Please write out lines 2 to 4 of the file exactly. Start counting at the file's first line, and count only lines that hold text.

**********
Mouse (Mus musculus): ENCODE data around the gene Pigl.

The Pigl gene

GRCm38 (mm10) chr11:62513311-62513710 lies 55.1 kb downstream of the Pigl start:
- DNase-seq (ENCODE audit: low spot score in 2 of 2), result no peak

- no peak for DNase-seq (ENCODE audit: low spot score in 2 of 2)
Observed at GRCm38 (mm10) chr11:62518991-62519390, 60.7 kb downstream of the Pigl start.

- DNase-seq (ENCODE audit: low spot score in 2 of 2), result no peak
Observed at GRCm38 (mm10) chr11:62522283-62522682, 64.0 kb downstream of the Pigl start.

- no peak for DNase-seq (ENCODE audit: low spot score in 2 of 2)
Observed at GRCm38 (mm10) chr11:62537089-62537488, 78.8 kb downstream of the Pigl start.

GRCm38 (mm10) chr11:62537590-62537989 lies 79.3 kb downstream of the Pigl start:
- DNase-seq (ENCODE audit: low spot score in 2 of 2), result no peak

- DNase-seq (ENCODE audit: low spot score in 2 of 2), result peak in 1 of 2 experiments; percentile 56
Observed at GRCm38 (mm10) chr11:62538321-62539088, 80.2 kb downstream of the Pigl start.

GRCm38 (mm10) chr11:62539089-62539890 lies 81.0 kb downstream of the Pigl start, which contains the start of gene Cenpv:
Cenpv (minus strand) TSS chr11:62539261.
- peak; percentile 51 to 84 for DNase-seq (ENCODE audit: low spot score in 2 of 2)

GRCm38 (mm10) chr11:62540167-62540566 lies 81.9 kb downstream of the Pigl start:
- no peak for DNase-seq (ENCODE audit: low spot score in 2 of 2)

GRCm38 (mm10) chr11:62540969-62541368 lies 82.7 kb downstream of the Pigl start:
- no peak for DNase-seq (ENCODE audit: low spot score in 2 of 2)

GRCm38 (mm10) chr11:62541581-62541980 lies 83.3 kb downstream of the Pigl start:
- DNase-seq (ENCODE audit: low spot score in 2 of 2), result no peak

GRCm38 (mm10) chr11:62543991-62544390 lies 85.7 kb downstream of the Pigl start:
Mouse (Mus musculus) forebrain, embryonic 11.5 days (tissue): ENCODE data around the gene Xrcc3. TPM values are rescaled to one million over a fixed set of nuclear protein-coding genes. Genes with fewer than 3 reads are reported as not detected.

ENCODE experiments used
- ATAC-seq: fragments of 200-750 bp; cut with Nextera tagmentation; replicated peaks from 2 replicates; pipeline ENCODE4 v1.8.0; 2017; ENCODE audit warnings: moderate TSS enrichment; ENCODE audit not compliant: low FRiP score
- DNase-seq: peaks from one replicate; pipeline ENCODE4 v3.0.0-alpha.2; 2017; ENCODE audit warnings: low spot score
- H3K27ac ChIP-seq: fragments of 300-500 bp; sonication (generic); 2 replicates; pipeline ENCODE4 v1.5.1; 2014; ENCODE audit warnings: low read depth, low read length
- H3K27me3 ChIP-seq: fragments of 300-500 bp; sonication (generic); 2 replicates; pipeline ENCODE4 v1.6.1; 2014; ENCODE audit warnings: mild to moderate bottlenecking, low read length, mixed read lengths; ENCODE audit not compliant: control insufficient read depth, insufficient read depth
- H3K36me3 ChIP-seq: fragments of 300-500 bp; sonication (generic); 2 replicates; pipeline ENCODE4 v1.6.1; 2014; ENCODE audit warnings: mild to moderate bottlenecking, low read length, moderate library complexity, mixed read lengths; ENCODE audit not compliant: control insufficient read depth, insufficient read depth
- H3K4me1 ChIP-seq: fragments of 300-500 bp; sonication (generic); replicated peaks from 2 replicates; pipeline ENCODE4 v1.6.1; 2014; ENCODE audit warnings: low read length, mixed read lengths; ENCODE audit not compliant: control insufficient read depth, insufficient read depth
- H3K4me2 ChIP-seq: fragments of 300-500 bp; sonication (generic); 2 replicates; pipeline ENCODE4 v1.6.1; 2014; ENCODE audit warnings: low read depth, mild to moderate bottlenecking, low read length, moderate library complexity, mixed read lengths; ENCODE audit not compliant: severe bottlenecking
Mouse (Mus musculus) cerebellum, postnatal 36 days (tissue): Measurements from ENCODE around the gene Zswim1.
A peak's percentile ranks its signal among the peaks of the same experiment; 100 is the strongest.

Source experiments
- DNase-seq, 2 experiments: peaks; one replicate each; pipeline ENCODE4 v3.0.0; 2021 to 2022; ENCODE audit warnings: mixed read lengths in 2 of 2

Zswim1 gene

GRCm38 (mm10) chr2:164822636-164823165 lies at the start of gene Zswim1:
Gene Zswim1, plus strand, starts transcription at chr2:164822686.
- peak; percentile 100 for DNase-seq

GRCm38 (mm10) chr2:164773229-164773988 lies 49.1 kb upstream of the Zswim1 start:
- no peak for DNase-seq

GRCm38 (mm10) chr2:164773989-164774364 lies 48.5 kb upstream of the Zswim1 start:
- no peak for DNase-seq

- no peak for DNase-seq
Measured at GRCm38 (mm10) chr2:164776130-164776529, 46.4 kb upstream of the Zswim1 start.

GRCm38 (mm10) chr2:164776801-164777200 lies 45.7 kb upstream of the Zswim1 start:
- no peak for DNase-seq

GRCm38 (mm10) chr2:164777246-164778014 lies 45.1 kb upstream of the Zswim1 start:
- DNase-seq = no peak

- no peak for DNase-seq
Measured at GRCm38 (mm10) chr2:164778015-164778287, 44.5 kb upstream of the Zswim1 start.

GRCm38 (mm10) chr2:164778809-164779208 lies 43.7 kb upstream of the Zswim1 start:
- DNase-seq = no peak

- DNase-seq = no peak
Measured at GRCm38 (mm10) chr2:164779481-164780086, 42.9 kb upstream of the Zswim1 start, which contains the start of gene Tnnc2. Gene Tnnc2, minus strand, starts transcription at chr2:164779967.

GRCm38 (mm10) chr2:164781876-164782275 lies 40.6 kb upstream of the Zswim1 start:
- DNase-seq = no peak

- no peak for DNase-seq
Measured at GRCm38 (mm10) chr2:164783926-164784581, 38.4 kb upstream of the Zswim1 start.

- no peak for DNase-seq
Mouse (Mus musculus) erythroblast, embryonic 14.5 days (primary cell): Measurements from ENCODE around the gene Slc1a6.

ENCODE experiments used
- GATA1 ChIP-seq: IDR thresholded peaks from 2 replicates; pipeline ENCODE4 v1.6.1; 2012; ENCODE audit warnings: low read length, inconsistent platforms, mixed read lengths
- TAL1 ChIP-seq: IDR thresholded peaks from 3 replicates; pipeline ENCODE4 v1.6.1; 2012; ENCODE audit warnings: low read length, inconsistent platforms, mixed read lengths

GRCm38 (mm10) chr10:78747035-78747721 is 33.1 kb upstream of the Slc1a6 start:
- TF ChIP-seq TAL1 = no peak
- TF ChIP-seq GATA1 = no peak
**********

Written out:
The Pigl gene

GRCm38 (mm10) chr11:62513311-62513710 lies 55.1 kb downstream of the Pigl start:
- DNase-seq (ENCODE audit: low spot score in 2 of 2), result no peak